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Sociology of Social Media

Sociologists use the term cultural diversity to capture the cultural variety that exists among people who find themselves sharing some physical or virtual space. One rough indicator of cultural diversity within a country is the number of languages spoken by its residents. The sociological theories-functionalist, conflict, and symbolic interactionism-help us to think about the Internet as a platform for presenting the self.

Functionalists focus on how parts of society function in expected and unexpected ways to maintain existing social order. They also pay attention to how parts disrupt the existing order in expected and unexpected ways. Of course the use of social networking sites as a platform for presenting the self to others is the part of society we are analyzing. Some expected, or manifest, functions of social networking sites are that they facilitate connections with family, friends, and other parties; allow members to share photos and videos; support discussions with like-minded people about hobbies and other interests; and help users to plan face-to-face meetings with friends. They also allow users to establish and maintain

contacts with a far greater number of people than is typically possible using non-digital means.

An unexpected, or latent, function of social networking sites is that many offer users a tool that allows them to connect with people with whom they have lost contact, including lost relatives. It is also a tool that police departments draw upon to collect incriminating evidence.

One manifest dysfunction of such websites is that there is no way to tell whether people are presenting real or fabricated self-profile. The news feature seemingly endless numbers of stories about people who post fabricated profiles, such as one involving three teens that posted embarrassing material and falsely attributed it to a disliked teacher. As one critic argues, "There is a general feeling that social networking is the wild west of identity management" (Martin 2008).

Many people create a Facebook page for the purpose of meeting like-minded friends or staying in touch, not thinking that potential employers may view postings for clues about someone's character apart from the resume and interview. A unexpected, or latent, dysfunction of social networking sites is that once something is posted for others to access, there is no way to control how it will be used.

Conflict theorists seek to identify advantaged and disadvantaged groups, document unequal access to scarce and valued resources, and describe the ways in which advantaged groups promote and protect their interests. With regard to social networking websites, conflict theorists ask, "Who ultimately controls these websites? And who benefits from this arrangement and at whose expense?" Conflict theorists maintain that the advantaged groups include those who own the social networking websites, advertisers, potential employers, and other parties interested in selling products. No matter how much users think they benefit from social networking, in the final analysis they are the disadvantaged groups, especially if they mistakenly believe that they control the information they have posted. On close analysis we see that the control lies with the website. Facebook (2008), for example, makes it clear that "all content on the Site and available through the Service, including designs, text, graphics, pictures, video, information, applications, software, music, sound and other les . . . are the proprietary property of the Company." MySpace (2008) warns that it may use "cookies and similar tools to customize the content and advertising gleaned from the Pro le Information you have provided."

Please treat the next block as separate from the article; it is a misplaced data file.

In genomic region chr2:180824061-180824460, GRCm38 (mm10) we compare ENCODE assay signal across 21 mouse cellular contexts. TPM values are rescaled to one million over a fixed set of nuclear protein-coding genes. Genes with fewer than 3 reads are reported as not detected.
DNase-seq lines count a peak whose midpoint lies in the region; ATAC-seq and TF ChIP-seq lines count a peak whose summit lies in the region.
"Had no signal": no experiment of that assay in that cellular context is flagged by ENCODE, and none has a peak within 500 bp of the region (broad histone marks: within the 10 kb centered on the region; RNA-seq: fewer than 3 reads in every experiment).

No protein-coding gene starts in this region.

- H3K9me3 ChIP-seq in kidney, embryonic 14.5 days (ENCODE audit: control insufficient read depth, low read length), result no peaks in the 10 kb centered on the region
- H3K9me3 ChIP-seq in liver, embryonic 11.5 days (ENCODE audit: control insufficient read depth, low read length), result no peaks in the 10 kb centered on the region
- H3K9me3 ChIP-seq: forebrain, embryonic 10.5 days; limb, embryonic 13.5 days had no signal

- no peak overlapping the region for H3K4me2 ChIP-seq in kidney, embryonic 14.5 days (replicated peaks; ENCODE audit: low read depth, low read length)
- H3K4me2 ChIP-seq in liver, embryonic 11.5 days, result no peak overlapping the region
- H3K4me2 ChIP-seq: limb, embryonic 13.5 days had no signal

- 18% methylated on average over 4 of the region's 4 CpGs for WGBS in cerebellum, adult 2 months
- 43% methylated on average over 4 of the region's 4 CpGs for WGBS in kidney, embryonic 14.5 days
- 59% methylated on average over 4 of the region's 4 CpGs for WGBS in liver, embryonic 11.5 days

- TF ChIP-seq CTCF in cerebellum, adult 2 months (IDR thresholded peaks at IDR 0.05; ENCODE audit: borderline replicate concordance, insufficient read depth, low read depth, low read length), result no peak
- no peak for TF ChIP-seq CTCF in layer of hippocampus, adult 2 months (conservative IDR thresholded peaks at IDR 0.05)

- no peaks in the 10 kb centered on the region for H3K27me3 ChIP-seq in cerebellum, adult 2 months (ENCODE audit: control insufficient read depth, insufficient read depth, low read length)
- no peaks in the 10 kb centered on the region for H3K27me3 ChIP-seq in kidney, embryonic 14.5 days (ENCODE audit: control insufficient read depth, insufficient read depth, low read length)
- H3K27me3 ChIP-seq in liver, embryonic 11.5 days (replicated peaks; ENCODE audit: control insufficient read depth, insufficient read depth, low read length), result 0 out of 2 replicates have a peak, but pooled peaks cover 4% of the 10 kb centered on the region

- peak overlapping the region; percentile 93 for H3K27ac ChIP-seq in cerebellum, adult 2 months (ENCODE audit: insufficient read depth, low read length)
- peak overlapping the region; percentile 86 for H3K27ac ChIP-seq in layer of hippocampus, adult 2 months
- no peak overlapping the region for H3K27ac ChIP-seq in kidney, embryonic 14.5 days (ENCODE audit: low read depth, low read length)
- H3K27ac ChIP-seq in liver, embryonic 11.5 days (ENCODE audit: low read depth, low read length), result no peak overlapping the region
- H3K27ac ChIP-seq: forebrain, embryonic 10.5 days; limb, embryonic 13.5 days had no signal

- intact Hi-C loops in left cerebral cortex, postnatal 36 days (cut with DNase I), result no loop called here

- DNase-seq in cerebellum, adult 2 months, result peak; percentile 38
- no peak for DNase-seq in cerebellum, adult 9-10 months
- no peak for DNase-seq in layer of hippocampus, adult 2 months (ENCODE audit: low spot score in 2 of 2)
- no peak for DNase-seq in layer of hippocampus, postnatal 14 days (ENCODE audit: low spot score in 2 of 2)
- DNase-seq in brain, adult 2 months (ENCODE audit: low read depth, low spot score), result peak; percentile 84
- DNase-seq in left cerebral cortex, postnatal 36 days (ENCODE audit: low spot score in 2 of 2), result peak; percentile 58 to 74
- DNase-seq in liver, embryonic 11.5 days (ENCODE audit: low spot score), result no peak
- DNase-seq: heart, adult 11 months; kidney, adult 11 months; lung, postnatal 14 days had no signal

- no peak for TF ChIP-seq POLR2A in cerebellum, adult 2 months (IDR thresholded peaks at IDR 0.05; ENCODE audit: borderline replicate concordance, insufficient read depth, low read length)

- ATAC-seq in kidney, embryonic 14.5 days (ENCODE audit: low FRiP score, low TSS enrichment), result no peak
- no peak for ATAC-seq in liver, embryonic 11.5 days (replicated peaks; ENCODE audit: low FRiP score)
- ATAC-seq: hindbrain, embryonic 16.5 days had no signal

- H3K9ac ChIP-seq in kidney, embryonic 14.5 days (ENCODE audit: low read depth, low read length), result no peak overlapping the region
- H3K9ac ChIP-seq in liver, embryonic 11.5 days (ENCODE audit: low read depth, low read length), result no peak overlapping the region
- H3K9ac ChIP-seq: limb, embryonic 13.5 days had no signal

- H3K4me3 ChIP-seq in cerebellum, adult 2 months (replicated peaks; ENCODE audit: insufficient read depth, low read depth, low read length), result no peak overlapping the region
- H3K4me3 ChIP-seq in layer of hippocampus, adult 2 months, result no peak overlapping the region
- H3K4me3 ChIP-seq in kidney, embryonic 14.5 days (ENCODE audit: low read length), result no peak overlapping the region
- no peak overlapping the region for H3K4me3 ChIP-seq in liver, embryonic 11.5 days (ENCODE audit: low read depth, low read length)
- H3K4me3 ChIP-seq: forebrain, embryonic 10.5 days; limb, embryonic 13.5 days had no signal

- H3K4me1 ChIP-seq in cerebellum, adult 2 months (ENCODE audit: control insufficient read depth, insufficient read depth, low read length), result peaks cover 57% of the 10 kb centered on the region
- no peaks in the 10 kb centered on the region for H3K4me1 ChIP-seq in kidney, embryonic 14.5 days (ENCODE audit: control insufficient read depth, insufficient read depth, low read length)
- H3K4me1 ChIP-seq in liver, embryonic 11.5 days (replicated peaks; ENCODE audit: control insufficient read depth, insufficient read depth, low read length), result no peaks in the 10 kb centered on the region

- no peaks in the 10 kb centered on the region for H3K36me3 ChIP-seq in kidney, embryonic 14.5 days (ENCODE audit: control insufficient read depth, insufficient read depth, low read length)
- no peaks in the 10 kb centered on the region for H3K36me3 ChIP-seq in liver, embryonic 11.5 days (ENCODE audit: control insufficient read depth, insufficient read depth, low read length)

Symbolic interactionists study social interaction and focus on self-awareness, symbols, and negotiated order. Symbolic interactionists ask, "How do the involved parties experience, interpret, influence, and respond to what they and others are saying and doing?" Symbolic interactionists are interested in learning how social networking platforms serve as a mirror, giving users especially teenagers the chance to be noticed by others and to receive feedback.

Symbolic interactionists studying Facebook and other social networking sites familiarize themselves with vocabulary and symbols people use to convey intent and mood with words such as block (take action to prevent a user from making contact or viewing a profile) and add (to gain a new friend). Finally, symbolic interactionists are interested in how order is dealt with presenting the self and seeking responses to that presentation.

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